Historically, small caps are winning bets, but many traditional index approaches to smaller equities expose investors to volatile, lower quality fare. The ERShares Non-US Small Cap ETF (ERSX) is an exchange traded fund offering a refreshing small-cap purview.
ERSX tracks 50 non-U.S. companies from around the world with market capitalizations between $300 million and $5 billion USD and have the highest rank based on the six investment style factors.
“EntrepreneurShares has created a rules-based methodology that selects publicly-traded Entrepreneurial companies,” according to the issuer. “This procedure is applied in creating the Entrepreneur Non-US Small Cap Index. The Index is comprised of 50 Non-US companies form around the world with market capitalization based between $300 million and $5 billion USD.”
These days, however, ERSX’s unique methodology is proving meaningful for investors. That’s important because smaller companies often sport higher leverage and are more rate-sensitive than their large-cap counterparts. Bolstering the case for ERSX are improving small-cap earnings revisions, confirming the group has some earnings momentum.
ERSX Excellence: Finding The Next Big Thing
Due its methodology, ERSX has a growth feel to it and that’s alright because the growth factor is delivering for investors while some small-cap value funds struggle.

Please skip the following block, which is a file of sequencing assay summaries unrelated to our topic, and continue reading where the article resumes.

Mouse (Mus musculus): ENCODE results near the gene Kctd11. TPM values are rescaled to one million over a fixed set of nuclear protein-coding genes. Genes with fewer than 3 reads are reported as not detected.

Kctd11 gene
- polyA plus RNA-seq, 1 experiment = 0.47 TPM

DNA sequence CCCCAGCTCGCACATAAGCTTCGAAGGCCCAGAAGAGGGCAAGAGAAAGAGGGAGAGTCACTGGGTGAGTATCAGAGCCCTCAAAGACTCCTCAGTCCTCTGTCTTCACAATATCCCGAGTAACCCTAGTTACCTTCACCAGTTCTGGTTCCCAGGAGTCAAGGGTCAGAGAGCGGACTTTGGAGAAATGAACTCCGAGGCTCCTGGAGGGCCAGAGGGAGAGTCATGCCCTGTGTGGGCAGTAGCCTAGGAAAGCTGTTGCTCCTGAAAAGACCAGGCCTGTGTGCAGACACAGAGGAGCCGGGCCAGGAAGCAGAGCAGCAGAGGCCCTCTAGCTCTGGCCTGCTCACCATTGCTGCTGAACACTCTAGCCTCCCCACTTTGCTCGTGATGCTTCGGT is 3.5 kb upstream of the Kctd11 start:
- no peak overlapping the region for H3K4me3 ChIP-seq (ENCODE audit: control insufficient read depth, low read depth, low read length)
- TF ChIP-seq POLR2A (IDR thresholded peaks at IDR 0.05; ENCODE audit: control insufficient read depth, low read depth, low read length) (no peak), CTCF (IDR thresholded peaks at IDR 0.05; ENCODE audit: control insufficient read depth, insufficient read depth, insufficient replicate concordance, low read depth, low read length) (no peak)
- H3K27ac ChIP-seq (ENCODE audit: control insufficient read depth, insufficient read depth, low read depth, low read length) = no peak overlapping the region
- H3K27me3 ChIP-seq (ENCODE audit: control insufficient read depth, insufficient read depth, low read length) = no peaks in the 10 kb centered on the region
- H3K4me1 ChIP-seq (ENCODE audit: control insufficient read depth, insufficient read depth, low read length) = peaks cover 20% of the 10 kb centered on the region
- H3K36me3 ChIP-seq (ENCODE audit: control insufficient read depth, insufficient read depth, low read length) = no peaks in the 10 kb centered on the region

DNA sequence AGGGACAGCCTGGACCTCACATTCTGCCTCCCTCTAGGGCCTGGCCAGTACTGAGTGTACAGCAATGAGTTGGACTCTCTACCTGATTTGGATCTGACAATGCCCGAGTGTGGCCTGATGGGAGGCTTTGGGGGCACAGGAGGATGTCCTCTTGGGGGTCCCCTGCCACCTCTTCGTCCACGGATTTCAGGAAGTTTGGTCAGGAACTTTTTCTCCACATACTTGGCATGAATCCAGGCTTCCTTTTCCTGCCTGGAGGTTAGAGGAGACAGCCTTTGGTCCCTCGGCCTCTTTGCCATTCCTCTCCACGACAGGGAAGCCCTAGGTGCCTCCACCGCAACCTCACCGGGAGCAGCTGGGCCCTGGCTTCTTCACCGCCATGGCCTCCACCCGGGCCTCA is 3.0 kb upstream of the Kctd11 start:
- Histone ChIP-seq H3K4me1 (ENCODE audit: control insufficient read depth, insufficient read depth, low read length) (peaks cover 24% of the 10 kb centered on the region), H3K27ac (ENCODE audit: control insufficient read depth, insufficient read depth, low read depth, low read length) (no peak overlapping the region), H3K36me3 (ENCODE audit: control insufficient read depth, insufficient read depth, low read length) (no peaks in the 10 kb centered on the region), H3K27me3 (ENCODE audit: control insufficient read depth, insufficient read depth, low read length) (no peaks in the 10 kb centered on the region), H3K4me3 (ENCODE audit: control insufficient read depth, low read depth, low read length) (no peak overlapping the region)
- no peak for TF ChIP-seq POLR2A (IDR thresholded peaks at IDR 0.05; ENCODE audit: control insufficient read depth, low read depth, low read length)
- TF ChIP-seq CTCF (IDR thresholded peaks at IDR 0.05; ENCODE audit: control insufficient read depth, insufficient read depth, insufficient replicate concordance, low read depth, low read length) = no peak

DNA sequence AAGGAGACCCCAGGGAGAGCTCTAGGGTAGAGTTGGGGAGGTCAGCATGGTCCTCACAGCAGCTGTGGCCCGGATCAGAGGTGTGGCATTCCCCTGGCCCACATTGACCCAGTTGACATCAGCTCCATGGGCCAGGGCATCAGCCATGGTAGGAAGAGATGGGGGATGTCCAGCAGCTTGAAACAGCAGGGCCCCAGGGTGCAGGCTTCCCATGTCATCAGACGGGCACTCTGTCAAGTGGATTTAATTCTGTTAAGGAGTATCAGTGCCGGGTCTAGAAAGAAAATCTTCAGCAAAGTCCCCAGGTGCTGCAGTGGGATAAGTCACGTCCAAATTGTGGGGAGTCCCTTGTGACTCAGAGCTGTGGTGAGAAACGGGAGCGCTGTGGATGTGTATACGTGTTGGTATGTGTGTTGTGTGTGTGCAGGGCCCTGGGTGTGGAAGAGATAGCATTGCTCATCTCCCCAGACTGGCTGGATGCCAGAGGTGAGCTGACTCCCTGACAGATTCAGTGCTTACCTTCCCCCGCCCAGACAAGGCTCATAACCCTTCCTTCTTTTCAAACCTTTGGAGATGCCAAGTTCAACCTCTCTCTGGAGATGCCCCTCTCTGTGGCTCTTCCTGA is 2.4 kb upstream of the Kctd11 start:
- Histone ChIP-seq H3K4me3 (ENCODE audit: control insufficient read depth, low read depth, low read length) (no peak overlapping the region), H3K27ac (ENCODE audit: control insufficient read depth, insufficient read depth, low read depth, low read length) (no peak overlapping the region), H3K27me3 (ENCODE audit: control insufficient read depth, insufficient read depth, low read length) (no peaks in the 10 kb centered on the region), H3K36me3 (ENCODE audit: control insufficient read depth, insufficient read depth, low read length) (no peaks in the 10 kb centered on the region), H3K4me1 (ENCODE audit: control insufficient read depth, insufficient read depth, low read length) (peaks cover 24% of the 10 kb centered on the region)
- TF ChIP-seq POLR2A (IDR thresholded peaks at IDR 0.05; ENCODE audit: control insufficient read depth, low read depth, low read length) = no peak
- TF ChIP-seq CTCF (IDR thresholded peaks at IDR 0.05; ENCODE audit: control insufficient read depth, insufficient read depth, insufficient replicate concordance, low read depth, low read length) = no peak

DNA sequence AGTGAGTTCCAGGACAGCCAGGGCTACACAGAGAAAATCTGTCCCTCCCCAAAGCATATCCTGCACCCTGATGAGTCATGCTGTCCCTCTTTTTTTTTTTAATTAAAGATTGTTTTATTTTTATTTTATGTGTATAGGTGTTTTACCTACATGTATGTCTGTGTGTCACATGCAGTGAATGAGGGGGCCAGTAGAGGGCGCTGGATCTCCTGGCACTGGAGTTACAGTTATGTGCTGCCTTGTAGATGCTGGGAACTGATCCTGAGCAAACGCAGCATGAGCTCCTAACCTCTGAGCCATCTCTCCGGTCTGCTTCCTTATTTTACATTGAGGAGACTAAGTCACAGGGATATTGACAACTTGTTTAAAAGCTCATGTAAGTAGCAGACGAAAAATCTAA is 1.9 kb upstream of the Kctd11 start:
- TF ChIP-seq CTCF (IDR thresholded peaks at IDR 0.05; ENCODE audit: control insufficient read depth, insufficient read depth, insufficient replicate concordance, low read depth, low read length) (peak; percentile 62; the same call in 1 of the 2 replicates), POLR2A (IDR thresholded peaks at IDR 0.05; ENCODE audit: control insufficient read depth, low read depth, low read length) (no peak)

“Given the propensity of Entrepreneurs to reside in certain sectors, the Entrepreneur Non-US Small Cap Index typically has higher concentration in three primary (entrepreneurial) sectors: Consumer Discretionary, Information Technology and HealthCare,” notes EntrepreneurShares.
Investors can still enhance their portfolios as the bull market extends with growth-oriented stocks that continue to perform despite the recent bouts of volatility. The growth style has outperformed the market in spite of being prone to sell-offs with strong corporate earnings.
Growth stocks are often associated with high-quality, prosperous companies whose earnings are expected to continue increasing at an above-average rate relative to the market. Growth stocks generally have high price-to-earnings (P/E) ratios and high price-to-book ratios. Still, data suggest the growth/value premium isn’t overly elevated relative to historical norms.
Data suggest investors may want to give ERSX over the near-term.
“But since tech stocks began to sell off in September, briefly sending the broader market lower, smaller stocks have begun to catch up,” reports Evie Liu for Barron’s. “Since Sept. 23, the Russell 2000 has risen nearly 13%, outperforming the S&P 500 by 4 percentage points. The small-cap benchmark is now approaching its year to date high of 1705.2, set in January, and is only 100-odd points below the record it reached in 2018.”
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The opinions and forecasts expressed herein are solely those of Tom Lydon, and may not actually come to pass. Information on this site should not be used or construed as an offer to sell, a solicitation of an offer to buy, or a recommendation for any product.
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